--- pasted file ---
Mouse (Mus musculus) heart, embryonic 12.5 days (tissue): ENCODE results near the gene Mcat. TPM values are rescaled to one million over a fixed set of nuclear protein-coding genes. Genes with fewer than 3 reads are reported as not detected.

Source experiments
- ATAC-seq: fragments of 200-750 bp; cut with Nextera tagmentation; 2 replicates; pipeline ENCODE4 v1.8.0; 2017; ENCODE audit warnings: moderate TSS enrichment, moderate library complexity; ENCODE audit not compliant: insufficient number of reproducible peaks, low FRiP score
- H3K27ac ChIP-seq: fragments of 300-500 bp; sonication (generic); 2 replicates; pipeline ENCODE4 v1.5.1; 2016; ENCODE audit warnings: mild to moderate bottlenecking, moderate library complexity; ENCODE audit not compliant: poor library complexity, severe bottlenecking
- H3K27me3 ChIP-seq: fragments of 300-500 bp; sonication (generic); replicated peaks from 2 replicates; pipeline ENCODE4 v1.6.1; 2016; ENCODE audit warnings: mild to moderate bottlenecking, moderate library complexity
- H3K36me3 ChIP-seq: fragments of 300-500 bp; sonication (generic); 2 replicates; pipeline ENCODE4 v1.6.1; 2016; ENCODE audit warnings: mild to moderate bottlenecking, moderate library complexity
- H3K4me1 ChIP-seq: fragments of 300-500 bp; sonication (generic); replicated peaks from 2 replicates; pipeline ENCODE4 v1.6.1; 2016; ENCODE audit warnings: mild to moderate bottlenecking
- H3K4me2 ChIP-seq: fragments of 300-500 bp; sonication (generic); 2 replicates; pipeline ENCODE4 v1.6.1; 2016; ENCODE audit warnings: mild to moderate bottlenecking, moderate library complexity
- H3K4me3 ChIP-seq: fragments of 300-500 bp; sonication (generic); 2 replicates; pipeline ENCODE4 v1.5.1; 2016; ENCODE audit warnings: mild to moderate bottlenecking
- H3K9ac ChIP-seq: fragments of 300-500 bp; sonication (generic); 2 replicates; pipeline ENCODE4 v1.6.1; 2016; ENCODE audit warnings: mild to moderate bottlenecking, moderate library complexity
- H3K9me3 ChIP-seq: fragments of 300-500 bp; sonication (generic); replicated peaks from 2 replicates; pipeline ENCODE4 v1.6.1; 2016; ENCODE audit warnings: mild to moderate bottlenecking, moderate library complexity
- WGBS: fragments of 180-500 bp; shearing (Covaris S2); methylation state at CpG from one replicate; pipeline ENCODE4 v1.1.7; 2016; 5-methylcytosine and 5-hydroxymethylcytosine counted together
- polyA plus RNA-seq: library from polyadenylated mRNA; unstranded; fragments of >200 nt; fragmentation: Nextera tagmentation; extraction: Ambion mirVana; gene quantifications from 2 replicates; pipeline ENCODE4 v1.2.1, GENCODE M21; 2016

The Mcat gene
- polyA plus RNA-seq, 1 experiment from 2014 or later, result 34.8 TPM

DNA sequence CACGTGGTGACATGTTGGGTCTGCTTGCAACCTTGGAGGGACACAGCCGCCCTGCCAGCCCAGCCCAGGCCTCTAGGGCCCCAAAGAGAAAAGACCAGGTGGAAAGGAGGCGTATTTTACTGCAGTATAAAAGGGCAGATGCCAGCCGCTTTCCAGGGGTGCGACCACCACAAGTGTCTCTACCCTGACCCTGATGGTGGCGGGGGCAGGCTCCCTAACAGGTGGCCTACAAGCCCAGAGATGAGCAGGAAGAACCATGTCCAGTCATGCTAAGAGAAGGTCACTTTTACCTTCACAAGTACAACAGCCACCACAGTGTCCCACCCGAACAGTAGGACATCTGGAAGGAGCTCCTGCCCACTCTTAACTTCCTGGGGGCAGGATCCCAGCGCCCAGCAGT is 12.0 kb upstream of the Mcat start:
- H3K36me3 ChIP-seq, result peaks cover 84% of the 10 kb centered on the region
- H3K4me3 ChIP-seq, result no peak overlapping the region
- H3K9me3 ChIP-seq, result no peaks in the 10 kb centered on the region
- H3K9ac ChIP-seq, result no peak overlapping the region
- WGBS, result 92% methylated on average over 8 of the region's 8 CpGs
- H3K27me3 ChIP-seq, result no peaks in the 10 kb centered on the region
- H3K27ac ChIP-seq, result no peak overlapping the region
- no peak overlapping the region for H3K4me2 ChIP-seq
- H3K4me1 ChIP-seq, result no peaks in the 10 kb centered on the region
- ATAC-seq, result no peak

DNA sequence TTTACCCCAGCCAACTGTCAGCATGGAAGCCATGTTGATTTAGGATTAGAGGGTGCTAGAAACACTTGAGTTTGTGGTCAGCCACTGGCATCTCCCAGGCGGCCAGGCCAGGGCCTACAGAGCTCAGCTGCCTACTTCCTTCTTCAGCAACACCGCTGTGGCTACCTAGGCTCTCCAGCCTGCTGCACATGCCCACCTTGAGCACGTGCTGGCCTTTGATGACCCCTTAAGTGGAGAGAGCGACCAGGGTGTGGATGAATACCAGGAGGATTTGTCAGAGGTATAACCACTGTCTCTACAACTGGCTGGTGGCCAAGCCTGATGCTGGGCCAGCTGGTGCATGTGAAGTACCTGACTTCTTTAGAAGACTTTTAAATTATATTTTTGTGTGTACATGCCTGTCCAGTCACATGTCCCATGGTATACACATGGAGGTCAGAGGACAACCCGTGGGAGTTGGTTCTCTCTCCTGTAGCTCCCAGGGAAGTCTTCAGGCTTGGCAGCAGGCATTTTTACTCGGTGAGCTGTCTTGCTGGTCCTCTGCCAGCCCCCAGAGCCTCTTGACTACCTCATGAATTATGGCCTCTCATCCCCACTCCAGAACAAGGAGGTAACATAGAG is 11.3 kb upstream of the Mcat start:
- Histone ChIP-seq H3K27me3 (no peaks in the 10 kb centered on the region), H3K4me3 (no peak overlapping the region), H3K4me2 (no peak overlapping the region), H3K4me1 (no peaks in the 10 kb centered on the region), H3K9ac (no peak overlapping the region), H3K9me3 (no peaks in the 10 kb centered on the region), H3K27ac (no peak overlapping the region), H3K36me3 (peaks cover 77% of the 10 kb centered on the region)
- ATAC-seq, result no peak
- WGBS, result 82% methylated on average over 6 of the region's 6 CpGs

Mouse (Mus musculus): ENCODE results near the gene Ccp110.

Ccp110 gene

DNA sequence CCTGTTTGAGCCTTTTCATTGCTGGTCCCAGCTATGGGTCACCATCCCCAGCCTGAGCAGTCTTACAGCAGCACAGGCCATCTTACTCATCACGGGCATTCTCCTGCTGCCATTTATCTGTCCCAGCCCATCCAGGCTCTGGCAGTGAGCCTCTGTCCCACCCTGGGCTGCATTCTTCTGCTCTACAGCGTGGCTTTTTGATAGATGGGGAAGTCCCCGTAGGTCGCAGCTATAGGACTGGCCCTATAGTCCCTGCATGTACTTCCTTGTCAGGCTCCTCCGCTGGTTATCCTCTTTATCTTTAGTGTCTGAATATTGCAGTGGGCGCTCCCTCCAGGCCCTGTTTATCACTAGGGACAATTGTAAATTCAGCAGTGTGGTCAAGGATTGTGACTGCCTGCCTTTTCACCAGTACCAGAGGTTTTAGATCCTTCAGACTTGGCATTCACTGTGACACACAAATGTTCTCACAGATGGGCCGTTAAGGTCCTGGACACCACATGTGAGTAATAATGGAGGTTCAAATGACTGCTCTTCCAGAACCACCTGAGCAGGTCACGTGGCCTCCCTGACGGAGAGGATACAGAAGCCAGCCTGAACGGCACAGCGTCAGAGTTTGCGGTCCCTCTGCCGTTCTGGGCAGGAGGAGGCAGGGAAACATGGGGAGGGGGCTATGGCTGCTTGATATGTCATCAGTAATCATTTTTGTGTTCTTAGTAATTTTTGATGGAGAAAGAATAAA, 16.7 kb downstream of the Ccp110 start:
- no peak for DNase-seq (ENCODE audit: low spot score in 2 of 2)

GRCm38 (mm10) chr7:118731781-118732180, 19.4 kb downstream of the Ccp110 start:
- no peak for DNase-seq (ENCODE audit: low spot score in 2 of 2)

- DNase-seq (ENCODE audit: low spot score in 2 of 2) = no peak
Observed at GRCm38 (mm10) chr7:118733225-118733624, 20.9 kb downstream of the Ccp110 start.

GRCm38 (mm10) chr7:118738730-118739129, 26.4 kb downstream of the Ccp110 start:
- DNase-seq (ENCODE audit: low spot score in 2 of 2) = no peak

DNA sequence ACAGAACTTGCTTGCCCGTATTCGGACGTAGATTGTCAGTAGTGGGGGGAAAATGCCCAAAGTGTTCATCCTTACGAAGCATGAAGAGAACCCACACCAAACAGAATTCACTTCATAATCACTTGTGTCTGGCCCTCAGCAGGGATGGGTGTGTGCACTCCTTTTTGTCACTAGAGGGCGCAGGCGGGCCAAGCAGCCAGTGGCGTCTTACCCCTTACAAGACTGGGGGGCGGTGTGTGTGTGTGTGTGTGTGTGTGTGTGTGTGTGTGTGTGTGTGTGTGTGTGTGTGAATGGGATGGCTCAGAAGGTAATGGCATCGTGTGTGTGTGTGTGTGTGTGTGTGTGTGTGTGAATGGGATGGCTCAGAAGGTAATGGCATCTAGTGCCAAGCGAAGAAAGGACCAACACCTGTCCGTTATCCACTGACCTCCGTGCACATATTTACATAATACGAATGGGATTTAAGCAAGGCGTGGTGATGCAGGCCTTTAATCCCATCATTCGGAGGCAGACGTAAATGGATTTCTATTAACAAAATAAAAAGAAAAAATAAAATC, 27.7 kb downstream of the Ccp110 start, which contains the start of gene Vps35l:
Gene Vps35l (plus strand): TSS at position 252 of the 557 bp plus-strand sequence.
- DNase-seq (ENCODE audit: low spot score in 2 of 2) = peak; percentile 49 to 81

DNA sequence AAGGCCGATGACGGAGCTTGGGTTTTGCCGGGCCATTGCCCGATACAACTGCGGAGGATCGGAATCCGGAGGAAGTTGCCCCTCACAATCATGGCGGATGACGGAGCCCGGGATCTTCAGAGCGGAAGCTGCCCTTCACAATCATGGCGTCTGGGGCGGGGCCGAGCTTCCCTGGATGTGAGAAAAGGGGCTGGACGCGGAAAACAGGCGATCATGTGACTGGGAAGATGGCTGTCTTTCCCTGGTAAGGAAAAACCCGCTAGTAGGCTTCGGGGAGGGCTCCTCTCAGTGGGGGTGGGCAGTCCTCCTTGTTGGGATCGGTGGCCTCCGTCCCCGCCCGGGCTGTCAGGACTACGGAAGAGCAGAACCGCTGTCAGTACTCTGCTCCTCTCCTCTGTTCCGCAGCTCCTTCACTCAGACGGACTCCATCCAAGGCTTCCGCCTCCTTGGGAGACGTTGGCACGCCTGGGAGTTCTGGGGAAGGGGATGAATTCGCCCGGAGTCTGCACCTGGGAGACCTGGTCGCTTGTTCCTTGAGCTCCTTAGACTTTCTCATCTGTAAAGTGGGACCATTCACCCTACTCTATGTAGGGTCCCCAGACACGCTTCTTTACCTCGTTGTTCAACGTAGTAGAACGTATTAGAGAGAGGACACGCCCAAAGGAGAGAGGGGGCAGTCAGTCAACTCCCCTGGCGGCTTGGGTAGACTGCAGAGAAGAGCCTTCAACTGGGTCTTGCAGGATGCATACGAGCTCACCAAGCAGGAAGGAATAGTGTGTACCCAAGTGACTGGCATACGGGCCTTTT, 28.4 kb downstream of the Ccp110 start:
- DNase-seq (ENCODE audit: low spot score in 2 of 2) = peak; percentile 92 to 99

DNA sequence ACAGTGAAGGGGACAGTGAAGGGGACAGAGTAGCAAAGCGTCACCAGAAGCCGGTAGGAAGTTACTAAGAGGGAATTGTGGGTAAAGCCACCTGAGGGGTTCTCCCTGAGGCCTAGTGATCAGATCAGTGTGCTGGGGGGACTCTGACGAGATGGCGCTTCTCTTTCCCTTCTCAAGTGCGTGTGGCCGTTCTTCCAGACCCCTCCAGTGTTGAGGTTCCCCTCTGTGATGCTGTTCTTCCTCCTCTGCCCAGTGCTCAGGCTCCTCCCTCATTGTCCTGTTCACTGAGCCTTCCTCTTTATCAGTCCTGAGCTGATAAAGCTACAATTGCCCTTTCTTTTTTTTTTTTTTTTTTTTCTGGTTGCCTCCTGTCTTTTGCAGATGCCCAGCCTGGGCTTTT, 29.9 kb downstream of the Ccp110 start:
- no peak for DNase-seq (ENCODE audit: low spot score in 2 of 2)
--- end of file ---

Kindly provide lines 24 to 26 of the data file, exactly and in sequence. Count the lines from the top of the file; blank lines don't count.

- no peak overlapping the region for H3K4me2 ChIP-seq
- H3K4me1 ChIP-seq, result no peaks in the 10 kb centered on the region
- ATAC-seq, result no peak